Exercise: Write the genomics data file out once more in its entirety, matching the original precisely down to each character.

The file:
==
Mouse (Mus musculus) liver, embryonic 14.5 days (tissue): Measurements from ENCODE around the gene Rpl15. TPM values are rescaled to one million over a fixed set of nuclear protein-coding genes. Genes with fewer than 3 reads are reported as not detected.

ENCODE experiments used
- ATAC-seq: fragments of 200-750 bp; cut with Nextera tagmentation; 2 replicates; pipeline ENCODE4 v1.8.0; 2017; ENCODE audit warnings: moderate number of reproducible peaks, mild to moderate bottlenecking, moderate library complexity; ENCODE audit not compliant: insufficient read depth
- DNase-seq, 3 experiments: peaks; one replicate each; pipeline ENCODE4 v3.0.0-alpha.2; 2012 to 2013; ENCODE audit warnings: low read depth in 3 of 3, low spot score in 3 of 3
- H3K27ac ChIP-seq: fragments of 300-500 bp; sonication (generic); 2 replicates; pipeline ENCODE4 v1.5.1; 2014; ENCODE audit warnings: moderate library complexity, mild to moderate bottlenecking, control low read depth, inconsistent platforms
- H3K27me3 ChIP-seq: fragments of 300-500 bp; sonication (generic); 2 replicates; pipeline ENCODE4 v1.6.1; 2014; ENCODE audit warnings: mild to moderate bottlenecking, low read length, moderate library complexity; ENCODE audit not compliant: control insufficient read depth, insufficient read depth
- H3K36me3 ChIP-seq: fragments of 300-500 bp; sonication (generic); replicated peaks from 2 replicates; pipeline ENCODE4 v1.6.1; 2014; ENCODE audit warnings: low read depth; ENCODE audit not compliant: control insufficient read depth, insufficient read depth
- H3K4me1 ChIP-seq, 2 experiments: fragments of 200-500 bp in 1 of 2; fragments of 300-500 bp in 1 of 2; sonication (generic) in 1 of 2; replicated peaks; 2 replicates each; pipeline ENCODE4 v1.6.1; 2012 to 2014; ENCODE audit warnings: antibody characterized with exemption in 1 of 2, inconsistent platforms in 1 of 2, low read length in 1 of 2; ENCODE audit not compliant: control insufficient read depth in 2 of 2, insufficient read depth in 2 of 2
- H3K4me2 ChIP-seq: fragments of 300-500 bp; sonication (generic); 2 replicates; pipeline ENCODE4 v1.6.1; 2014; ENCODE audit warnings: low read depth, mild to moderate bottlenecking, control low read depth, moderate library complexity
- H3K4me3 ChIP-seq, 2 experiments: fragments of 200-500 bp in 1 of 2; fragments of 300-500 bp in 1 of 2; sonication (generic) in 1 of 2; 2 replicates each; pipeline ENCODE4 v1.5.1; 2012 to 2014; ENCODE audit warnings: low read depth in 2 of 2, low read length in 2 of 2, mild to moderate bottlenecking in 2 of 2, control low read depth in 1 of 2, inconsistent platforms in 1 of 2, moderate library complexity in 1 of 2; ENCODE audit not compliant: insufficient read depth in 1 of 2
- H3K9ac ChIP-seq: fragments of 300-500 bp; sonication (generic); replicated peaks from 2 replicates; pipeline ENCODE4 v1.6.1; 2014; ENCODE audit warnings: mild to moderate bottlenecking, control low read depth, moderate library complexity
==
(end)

Mouse (Mus musculus) liver, embryonic 14.5 days (tissue): Measurements from ENCODE around the gene Rpl15. TPM values are rescaled to one million over a fixed set of nuclear protein-coding genes. Genes with fewer than 3 reads are reported as not detected.

ENCODE experiments used
- ATAC-seq: fragments of 200-750 bp; cut with Nextera tagmentation; 2 replicates; pipeline ENCODE4 v1.8.0; 2017; ENCODE audit warnings: moderate number of reproducible peaks, mild to moderate bottlenecking, moderate library complexity; ENCODE audit not compliant: insufficient read depth
- DNase-seq, 3 experiments: peaks; one replicate each; pipeline ENCODE4 v3.0.0-alpha.2; 2012 to 2013; ENCODE audit warnings: low read depth in 3 of 3, low spot score in 3 of 3
- H3K27ac ChIP-seq: fragments of 300-500 bp; sonication (generic); 2 replicates; pipeline ENCODE4 v1.5.1; 2014; ENCODE audit warnings: moderate library complexity, mild to moderate bottlenecking, control low read depth, inconsistent platforms
- H3K27me3 ChIP-seq: fragments of 300-500 bp; sonication (generic); 2 replicates; pipeline ENCODE4 v1.6.1; 2014; ENCODE audit warnings: mild to moderate bottlenecking, low read length, moderate library complexity; ENCODE audit not compliant: control insufficient read depth, insufficient read depth
- H3K36me3 ChIP-seq: fragments of 300-500 bp; sonication (generic); replicated peaks from 2 replicates; pipeline ENCODE4 v1.6.1; 2014; ENCODE audit warnings: low read depth; ENCODE audit not compliant: control insufficient read depth, insufficient read depth
- H3K4me1 ChIP-seq, 2 experiments: fragments of 200-500 bp in 1 of 2; fragments of 300-500 bp in 1 of 2; sonication (generic) in 1 of 2; replicated peaks; 2 replicates each; pipeline ENCODE4 v1.6.1; 2012 to 2014; ENCODE audit warnings: antibody characterized with exemption in 1 of 2, inconsistent platforms in 1 of 2, low read length in 1 of 2; ENCODE audit not compliant: control insufficient read depth in 2 of 2, insufficient read depth in 2 of 2
- H3K4me2 ChIP-seq: fragments of 300-500 bp; sonication (generic); 2 replicates; pipeline ENCODE4 v1.6.1; 2014; ENCODE audit warnings: low read depth, mild to moderate bottlenecking, control low read depth, moderate library complexity
- H3K4me3 ChIP-seq, 2 experiments: fragments of 200-500 bp in 1 of 2; fragments of 300-500 bp in 1 of 2; sonication (generic) in 1 of 2; 2 replicates each; pipeline ENCODE4 v1.5.1; 2012 to 2014; ENCODE audit warnings: low read depth in 2 of 2, low read length in 2 of 2, mild to moderate bottlenecking in 2 of 2, control low read depth in 1 of 2, inconsistent platforms in 1 of 2, moderate library complexity in 1 of 2; ENCODE audit not compliant: insufficient read depth in 1 of 2
- H3K9ac ChIP-seq: fragments of 300-500 bp; sonication (generic); replicated peaks from 2 replicates; pipeline ENCODE4 v1.6.1; 2014; ENCODE audit warnings: mild to moderate bottlenecking, control low read depth, moderate library complexity